A number of legislators, civil-rights lobbyists, and feminist writers are pushing harder than ever for the repeal of U. S. laws barring women from combat.1 They insist that the average female recruit scores higher than her male counterpart on the Armed Forces Qualifying Test, and that women can participate in combat, an arena that has become—on the surface-—more technical and less physical. They contend that because women are inherently no less adept than men at flying jets, driving tanks, conning ships, or other combat skills that do not require great strength, it is appropriate to include them in U.S. fighting units—in fact, not to include them is to deny them a civil right.
1. 'Section 6015, Title 10, U. S. Code.
2. 'For a discussion of unit cohesion see R. Gabriel and P. Savage, Crisis in Command: Mismanagement in the Army (New York: Hill and Wang, 1978), pp. 31-32.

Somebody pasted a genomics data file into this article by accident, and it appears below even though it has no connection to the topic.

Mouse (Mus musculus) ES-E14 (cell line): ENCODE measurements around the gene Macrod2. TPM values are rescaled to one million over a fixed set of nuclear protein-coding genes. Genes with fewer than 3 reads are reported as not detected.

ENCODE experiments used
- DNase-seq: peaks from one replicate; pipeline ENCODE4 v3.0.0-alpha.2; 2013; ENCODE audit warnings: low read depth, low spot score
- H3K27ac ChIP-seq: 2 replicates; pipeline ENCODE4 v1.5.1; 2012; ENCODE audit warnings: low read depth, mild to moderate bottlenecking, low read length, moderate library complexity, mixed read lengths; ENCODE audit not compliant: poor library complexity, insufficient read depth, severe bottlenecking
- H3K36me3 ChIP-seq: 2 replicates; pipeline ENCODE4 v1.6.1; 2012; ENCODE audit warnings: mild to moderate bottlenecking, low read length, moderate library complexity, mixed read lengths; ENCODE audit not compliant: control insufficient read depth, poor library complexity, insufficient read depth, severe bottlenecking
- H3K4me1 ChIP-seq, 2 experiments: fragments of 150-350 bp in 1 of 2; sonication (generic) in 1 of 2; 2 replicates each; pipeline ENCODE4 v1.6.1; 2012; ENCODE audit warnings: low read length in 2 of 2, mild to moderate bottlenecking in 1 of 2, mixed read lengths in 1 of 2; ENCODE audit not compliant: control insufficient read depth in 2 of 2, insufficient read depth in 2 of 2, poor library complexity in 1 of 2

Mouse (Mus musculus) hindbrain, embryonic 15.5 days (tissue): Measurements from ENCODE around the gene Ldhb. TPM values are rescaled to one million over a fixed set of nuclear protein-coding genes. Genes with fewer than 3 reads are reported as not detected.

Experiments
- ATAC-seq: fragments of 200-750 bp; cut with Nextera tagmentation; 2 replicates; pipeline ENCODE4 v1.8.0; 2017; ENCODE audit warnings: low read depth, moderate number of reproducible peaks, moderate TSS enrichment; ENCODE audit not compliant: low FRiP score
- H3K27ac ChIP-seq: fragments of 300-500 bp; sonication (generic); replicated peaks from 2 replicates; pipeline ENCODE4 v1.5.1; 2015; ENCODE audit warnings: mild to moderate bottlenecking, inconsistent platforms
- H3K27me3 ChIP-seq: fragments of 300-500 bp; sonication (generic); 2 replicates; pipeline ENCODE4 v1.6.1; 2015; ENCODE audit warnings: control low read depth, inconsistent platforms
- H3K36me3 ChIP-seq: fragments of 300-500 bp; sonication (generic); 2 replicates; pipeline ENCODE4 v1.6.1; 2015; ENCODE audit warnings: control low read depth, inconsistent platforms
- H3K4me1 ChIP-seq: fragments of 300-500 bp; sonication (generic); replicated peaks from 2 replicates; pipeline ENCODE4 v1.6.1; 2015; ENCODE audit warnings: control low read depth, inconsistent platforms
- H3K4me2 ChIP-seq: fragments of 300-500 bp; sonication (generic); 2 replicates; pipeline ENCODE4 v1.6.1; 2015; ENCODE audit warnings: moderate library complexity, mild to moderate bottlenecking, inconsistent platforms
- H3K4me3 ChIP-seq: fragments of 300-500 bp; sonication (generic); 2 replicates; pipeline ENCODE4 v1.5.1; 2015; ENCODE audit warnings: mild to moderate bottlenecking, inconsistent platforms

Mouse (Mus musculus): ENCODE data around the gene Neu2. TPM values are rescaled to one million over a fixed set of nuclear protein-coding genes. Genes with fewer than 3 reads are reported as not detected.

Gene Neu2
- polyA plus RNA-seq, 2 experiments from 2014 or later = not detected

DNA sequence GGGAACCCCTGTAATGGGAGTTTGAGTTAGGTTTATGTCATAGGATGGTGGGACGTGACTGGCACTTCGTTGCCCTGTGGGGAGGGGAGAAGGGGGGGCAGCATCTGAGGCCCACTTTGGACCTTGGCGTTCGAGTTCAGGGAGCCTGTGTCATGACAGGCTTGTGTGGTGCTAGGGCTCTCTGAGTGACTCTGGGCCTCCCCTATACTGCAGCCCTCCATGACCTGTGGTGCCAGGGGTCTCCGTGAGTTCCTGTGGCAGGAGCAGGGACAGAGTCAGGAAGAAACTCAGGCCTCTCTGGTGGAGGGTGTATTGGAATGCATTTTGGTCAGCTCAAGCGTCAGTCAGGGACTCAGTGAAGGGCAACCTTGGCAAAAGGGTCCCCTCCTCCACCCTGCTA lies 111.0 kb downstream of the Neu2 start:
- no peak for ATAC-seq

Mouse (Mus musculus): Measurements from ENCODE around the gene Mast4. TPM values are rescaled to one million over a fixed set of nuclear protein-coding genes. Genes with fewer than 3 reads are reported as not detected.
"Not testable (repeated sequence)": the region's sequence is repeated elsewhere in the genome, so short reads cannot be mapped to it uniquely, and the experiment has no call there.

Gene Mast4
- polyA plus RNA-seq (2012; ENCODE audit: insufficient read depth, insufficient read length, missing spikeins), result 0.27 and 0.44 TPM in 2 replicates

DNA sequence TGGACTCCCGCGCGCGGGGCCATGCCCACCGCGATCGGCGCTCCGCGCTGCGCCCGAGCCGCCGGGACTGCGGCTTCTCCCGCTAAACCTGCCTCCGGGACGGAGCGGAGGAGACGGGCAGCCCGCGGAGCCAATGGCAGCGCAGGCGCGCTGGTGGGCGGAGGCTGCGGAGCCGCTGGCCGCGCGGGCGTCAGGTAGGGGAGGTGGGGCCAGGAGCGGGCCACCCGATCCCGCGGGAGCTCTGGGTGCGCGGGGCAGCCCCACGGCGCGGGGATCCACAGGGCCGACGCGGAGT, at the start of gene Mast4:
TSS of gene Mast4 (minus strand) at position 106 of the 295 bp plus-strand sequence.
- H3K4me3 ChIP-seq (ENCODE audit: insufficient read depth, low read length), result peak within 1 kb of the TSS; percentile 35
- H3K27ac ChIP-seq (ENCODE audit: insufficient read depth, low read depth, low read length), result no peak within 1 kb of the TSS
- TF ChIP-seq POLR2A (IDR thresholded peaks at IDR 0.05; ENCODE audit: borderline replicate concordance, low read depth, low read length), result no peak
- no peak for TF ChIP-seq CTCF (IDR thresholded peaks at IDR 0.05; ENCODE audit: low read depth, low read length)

3. Gray, The Warriors: Reflections on Men in Battle (New York: Harper and Row, 1959), p. 45. 45
4. S. Cropsey, "Women in Combat?" The Public Interest 6/, Fall 1980, p. 69.
5. G. Gilder, "The Sexual Revolution at Home," National Review, 10 October 1986, p. 31.
6. See R. Spillane, "Women in Ships: Can We Survive?" Proceedings, July 1987, pp. 43-46.
7. M. Segal, "The Argument for Women in Combat," in N. Goldman, ed., Female Soldiers: Combatants or Noncombatants? (Westport, CT: Greenwood Press, 1982), p. 273.
8. Clausewitz entitled Chapter VII, Book 1, of On War "Friction in War."